More Nova Scotia women are benefitting from early cancer detection because of the Nova Scotia Breast Screening Program, which celebrates its 20th anniversary today, Oct. 14. “The single most effective way to detect breast cancer early is to be screened regularly,” said Paula English, chief of program standards and quality, Department of Health and Wellness. “The Nova Scotia Breast Screening Program makes it easier for every woman in the province who should be screened to have regular mammograms easily and conveniently.” The program opened its first fixed site at the Halifax Shopping Centre in 1991. Today, there are 11 sites and a mobile service, providing access to breast screening for women in all parts of the province. It has screened 177,617 women, performed nearly 720,000 mammograms, and detected more than 3,000 cases of breast cancer since its beginning. The program was one of the first in Canada to switch to digital screening. It was also the first to eliminate opportunistic screening (screening asymptomatic women in a diagnostic setting), leaving the diagnostic facilities free for those who need it. Dr. Judy Caines, medical director for the Nova Scotia Breast Screening Program, introduced the stereotactic needle core biopsy in 1991, a procedure to assess whether an abnormality detected on a mammogram requires surgery. Nova Scotia now has the lowest benign breast surgery numbers in the country. Dr. Caines said the Nova Scotia Breast Screening Program is seeing 67.6 per cent of Nova Scotians who should be getting routine mammograms and she would like to see that rate increase. “We are seeing many women, but there are more women out there who should be screened. Every Nova Scotian woman over the age of 40 should visit the program. With nearly 18 Nova Scotian women in 1,000 showing signs of breast cancer, it’s important to detect it early and begin treatment as soon as possible.” Nova Scotians can call 1-800-565-0548 or visit www.breastscreening.nshealth.ca to book an appointment for a screening in their area.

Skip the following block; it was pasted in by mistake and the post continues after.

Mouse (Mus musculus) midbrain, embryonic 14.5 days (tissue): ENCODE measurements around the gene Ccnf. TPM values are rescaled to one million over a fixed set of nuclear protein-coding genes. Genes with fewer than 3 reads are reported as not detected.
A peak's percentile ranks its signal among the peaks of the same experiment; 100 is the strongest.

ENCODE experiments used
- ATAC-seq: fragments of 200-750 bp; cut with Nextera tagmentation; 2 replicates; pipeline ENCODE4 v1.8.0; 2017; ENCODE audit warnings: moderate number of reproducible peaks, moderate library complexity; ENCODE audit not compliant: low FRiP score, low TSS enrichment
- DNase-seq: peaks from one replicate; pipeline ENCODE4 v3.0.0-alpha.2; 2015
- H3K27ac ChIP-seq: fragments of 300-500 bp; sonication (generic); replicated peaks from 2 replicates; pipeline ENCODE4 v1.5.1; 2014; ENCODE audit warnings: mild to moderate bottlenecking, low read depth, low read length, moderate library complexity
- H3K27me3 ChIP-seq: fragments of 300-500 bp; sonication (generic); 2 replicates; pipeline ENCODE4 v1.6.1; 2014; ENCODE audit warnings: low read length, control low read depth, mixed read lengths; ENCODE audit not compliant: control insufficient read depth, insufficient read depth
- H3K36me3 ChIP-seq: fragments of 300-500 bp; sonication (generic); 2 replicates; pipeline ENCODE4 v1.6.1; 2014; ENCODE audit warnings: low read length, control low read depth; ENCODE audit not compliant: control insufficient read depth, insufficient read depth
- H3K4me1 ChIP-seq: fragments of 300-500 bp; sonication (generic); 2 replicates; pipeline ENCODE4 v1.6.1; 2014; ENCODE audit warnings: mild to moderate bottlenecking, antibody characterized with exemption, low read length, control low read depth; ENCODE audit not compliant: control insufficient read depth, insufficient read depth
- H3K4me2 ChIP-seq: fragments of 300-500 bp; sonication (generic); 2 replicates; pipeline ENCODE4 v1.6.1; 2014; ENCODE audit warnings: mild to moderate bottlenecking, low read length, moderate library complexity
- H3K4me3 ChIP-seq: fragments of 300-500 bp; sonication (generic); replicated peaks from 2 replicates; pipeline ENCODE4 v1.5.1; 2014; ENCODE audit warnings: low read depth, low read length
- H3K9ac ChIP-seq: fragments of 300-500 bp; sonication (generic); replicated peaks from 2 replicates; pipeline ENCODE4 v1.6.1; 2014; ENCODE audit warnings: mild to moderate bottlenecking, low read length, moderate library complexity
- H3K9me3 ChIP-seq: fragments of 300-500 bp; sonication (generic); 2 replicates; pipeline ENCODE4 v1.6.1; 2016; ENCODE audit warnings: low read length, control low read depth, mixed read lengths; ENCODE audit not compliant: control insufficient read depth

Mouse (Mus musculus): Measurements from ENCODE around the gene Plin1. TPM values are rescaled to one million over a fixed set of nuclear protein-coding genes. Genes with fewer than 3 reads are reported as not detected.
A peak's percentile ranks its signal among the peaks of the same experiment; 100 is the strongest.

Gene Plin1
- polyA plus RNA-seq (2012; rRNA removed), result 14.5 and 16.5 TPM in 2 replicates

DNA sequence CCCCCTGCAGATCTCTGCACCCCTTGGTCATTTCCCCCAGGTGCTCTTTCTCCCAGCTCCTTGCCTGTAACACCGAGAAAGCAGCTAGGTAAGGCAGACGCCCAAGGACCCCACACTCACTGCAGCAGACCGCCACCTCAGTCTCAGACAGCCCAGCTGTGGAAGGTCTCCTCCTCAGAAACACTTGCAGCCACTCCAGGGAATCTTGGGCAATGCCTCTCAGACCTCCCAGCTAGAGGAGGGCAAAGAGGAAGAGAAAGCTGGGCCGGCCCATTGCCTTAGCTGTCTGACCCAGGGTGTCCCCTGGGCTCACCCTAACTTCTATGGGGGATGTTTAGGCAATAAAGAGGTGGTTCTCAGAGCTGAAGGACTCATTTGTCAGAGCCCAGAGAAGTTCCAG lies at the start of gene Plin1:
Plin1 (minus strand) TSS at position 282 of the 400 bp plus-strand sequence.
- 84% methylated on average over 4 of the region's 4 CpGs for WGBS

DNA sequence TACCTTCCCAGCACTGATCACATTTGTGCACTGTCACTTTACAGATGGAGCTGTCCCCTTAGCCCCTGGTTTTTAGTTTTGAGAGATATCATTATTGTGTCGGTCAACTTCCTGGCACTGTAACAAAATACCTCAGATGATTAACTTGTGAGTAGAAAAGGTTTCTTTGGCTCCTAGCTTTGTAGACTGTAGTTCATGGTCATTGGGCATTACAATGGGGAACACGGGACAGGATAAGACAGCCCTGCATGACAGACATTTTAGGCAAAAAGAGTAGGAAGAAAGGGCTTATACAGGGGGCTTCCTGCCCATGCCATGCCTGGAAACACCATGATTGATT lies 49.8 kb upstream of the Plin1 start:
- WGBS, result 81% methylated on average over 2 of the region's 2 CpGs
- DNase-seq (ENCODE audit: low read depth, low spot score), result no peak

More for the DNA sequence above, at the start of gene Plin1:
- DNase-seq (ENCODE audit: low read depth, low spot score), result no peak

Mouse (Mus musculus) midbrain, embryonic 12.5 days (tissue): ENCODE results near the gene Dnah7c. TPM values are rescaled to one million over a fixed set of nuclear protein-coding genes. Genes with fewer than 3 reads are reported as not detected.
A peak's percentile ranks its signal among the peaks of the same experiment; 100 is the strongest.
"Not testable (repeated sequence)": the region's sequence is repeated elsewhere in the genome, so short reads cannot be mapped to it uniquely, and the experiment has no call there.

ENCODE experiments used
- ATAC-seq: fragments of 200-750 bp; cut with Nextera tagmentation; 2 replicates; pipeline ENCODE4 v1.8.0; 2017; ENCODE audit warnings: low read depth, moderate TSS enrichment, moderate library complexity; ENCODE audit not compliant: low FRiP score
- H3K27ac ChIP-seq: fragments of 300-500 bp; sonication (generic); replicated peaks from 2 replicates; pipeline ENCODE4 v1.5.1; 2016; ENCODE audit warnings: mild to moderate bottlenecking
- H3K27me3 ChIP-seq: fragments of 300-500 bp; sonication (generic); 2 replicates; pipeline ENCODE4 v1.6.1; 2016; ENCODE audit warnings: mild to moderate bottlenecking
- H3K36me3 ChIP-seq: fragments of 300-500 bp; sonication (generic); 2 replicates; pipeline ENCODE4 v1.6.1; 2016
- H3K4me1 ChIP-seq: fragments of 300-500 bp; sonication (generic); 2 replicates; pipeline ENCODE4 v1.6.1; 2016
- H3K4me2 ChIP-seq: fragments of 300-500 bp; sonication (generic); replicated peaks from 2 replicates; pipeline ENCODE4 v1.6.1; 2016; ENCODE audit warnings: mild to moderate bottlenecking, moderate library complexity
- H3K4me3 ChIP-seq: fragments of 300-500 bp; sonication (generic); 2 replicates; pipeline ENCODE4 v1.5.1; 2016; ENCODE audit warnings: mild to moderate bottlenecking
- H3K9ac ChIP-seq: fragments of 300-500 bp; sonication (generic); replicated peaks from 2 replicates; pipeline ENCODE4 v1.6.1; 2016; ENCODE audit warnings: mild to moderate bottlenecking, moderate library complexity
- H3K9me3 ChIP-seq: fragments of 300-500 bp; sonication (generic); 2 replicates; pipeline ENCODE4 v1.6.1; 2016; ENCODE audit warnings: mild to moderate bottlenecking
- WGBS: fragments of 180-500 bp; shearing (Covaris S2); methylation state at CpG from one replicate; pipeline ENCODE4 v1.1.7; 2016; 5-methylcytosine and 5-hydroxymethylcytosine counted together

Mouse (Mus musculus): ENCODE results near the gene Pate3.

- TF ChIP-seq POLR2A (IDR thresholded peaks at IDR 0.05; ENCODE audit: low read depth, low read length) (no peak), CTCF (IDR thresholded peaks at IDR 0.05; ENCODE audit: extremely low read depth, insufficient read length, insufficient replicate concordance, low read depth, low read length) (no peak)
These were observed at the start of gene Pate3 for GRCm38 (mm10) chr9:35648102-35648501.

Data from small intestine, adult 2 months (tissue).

“People who pay smugglers to risk their lives on a dangerous sea journey are throwing their money away – there is no visa awaiting them, no speedy outcome, no special treatment,” he said.“Regular transfers to Nauru and more Sri Lankans returning home is further proof that people smugglers only sell lies and make false promises about what awaits people in Australia.“This Government is determined to break the people smuggling trade and stop people getting on those dangerous boats.” People in immigration detention can request their removal from Australia at any point in time. Those who choose to depart voluntarily can be provided with individual reintegration support to assist with their sustainable return, through the International Organization for Migration.Reintegration packages are determined on a case-by-case basis depending on need and eligibility. “These individuals have chosen not to pursue asylum claims and therefore are no longer seeking to engage Australia’s protection obligations,” Mr Bowen said. “The majority of this group were in the post-13 August cohort and faced transfer to a regional processing centre in Nauru or Papua New Guinea – they have instead chosen to return home voluntarily.”Mr Bowen said two more transfers of boat arrivals to Nauru were completed this week and more would follow in the coming days and weeks. Bowen said the Sri Lankans were removed on a charter flight from Christmas Island to Colombo today that departed at 8.15am local time (11.15am AEST). The group of Sri Lankan men included two from Nauru, 20 from Christmas Island and six from mainland facilities including Villawood and Yongah Hill. The Minister for Immigration and Citizenship, Chris Bowen MP, today announced that another group of Sri Lankan men were returning home voluntarily after choosing not to pursue their asylum claims, the Australian High Commission in Colombo said.The group of 28 men consists of people who arrived both before and after new regional processing arrangements were announced on 13 August, and came out of detention facilities on Nauru, Christmas Island and the mainland.